Fishing Report: Weather giving us a weekend break

CONTRIBUTED Jameson Schuchmann’s first ever fishing trip this week on a boat worked out fine. Fishing with Captain Guy Spear of MisStress Charters, the crew ran across a school of pompano near the Bridge of Lions.

The St. Johns River and area lakes: Probably 80 percent of the speckled perch being caught are succumbing to spider-rigged boats. The method puts up to 18 baits in the water at pre-determined depths and covers a lot of water. It’s deadly.

 

Others are jigging deep around bridge pilings or if they’ve marked some downed trees on the bottom machines. The fish being caught have yet to show much roe, so it’s still a ways off before they move en masse into the lily pads to spawn.

But hold on. Just got in a late call to Tom the bait guy who delivers live bait all over northeast Florida and he says the specks in Lake Lochloosa are “busting” with roe. This lake is always weeks ahead of any other. So it may be a good bet there, jigging the vegetation.

If if you wanted to try a modified spider rig, you might catch a pretty good mess of specks trolling jigs & minnows along the lily pads. Females stage up there to wait for the spawn. It’s generally 6 to 8 feet deep along the edges, so setting baits at 3 to 4 feet deep would be the ticket. Specks don’t look down. The always look up to find forage.

December and January are generally the very best time to target whopper bluegill and that seems to be the case now. Shrimp nuggets, wigglers or crickets will do the trick. You can up you odds immensely by chumming with gar roe. The only place I know you can score some of this “bluegill crack” is Georgia Boy’s Fish Camp on Dunn’s Creek.

The catfish bite is excellent this time of year as well. Any of the above-mentioned baits will work. But chicken livers or a chunk of bluegill will catch bigger fish and stay on the hook until you get a bite.

The Intracoastal Waterway: Most all the stories are the same. There are tons of reds in the river now, but you’ll catch a dozen in order to get a keeper. It’s nearly the same with the speckled seatrout. You can up your chances of catching some legal trout by fishing the south jetties with float rigs set about 10 feet deep.

Sheepshead are probably the best bet for some real action. And, by the number of fiddlers going out of local bait shops, the fishing is pretty fast.

Captain Guy Spear got on a school of pompano up the ICW. There’s also a bunch of tiny black drum ready to eat your shrimp.

The Atlantic: I wasn’t able to get a decent surf report other than the pompano remain thick down around New Smyrna. But at best, it’s pretty poor.

Several locals got out on the local reefs and wrecks — finally. There were some red-hot catches of yellowmouth trout. Once you got on top of them, it was one fish after another. Captain Guy Spear iced down 71 fish that weighed 63 pounds.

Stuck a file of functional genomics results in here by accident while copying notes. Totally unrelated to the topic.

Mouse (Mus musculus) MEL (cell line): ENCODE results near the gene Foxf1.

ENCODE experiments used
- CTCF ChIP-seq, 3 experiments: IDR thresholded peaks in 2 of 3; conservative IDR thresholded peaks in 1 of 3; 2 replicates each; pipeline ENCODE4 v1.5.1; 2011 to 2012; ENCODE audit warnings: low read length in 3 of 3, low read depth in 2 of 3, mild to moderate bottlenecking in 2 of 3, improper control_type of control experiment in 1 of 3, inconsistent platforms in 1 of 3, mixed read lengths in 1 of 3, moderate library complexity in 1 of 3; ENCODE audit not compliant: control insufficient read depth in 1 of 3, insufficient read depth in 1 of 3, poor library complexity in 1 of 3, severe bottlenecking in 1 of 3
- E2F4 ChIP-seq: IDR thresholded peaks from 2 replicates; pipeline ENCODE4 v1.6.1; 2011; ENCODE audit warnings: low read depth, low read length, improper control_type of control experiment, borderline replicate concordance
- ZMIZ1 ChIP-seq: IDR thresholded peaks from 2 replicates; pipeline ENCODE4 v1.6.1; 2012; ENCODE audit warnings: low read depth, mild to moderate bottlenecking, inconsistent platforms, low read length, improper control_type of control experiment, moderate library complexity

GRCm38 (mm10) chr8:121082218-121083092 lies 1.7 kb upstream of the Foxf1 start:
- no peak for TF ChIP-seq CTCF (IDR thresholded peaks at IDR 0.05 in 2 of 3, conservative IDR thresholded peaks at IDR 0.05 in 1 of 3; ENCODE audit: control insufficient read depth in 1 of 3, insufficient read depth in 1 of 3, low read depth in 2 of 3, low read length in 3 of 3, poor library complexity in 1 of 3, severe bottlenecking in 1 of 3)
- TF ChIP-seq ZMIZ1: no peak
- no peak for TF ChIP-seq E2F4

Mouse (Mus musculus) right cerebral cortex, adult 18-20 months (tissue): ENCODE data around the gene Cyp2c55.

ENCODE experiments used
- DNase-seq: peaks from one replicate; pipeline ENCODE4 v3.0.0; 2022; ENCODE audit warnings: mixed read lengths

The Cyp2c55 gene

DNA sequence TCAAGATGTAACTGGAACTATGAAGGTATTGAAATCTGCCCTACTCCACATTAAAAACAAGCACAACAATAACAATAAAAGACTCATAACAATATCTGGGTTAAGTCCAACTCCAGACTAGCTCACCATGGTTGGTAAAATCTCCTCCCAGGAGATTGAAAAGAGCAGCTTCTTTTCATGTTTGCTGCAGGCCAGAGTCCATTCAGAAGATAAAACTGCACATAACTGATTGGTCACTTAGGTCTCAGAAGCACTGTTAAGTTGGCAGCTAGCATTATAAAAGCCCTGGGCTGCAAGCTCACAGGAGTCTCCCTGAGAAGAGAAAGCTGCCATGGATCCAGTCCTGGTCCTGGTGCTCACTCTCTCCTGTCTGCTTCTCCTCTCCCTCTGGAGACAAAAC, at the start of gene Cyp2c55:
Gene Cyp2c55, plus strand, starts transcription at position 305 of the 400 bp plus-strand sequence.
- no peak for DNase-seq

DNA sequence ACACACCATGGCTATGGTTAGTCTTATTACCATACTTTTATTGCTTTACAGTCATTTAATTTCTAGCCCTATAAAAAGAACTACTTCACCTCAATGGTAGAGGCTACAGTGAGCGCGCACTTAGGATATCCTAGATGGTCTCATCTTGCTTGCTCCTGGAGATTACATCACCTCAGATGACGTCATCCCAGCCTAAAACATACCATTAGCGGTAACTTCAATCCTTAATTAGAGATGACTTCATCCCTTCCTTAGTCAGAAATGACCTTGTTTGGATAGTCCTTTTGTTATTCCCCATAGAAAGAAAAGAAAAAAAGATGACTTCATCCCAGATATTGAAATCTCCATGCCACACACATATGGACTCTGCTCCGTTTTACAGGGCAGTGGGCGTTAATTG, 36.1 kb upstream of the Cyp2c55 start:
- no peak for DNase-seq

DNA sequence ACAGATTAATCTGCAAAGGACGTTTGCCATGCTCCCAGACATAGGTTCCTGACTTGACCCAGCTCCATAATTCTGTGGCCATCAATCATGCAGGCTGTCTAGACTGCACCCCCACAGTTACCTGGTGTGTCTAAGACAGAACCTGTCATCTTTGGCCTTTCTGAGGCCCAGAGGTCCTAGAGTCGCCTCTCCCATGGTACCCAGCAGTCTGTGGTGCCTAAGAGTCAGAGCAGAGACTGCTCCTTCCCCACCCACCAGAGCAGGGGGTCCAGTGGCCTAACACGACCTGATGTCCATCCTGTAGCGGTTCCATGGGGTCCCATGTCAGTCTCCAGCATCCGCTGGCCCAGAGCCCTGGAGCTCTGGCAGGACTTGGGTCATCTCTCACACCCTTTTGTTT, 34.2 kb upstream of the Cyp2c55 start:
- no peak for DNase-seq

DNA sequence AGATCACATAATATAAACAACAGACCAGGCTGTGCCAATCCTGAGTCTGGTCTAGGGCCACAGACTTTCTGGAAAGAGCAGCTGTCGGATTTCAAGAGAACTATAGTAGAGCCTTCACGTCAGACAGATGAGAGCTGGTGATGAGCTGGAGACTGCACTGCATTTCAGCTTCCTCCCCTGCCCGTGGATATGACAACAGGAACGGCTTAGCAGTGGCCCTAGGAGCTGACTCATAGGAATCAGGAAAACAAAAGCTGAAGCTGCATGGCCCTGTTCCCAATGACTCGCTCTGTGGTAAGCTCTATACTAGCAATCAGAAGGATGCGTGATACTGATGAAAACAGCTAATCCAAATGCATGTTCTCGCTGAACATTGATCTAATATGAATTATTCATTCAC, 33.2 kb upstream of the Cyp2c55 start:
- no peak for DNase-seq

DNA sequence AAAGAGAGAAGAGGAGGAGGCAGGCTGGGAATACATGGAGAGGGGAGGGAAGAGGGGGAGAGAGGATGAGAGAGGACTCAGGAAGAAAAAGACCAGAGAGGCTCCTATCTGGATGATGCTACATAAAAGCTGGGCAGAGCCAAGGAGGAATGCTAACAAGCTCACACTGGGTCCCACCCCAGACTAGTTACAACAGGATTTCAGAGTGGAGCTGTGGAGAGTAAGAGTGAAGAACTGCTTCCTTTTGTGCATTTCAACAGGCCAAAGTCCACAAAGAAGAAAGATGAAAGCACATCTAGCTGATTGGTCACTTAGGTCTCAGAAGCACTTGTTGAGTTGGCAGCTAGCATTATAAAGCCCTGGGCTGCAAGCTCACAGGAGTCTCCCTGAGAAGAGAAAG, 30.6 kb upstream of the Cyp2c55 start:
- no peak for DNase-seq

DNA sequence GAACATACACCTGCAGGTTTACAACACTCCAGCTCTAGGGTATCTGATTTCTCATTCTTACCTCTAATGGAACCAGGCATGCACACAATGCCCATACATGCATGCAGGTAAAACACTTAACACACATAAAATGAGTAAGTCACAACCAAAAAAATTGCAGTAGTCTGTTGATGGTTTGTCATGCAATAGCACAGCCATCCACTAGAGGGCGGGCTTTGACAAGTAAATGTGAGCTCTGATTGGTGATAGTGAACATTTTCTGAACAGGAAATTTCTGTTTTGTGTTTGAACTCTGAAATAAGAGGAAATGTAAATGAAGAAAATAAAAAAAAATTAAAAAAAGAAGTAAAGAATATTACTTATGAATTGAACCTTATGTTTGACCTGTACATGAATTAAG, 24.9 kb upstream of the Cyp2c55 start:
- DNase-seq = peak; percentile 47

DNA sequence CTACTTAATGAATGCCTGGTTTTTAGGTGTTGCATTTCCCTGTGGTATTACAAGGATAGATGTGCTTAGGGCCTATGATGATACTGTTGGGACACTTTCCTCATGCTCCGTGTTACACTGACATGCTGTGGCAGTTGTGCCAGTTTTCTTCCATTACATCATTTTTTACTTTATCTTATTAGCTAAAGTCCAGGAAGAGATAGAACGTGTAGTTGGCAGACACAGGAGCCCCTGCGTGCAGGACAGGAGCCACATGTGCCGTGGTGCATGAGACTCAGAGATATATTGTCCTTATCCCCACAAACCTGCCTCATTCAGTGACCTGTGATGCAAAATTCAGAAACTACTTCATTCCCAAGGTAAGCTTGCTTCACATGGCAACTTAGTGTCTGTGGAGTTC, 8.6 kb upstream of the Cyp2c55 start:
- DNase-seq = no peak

The inside stuff is still loaded with red snapper, but now there are also huge schools of oversized redfish out there — most ranging from 35 to 45 pounds.

A lot of folks make the mistake of keeping a slot red if they catch it offshore. By the book, it’s illegal to possess any redfish caught in federal waters (outside 3 nautical miles) in the South Atlantic and the Gulf (9 miles). It’s an expensive mistake if you get caught.

Anglers making the run out between 100 and 120 feet found some schools of cobia ready to play. They’ve been north of us for weeks, but it looks like they’ve moved in east of the inlet. With the stable weather pattern for the next several days, it’s a good bet they’ll stay a while.

Several boats took advantage of the calm weather and headed out to the ledge and beyond.

There were some wahoo caught, but mainly by high-speed trollers and then, it was general a fish or three. Fewer guys are willing to burn 300 gallons of fuel high-speeding all day for a five-gallon bucket of wahoo fillets.

The blackfin tuna bite is wide open, though. The Jodi Lynn reported a trip Tuesday with 35 blackfins, one dolphin and zero wahoo.

The weather: The nice weather holds until Christmas Day when the winds pick up and swing in from the northeast at 15 to 20 knots pushing seas to 3 to 5 feet.

Calendar: The Flagler Sport Fishing Club meets Jan 2. Guest speaker is Captain Tommie Durham, sales manager for Big Boy’s Play Toys in Palatka. What he doesn’t know about boat maintenance, you don’t need to know. It’s also the member chili cook-off, so bring a pot of your best. The club meets at the VFW in Palm Coast and welcomes new members or just lookers.

Jim Sutton writes a weekly fishing report for The Record.

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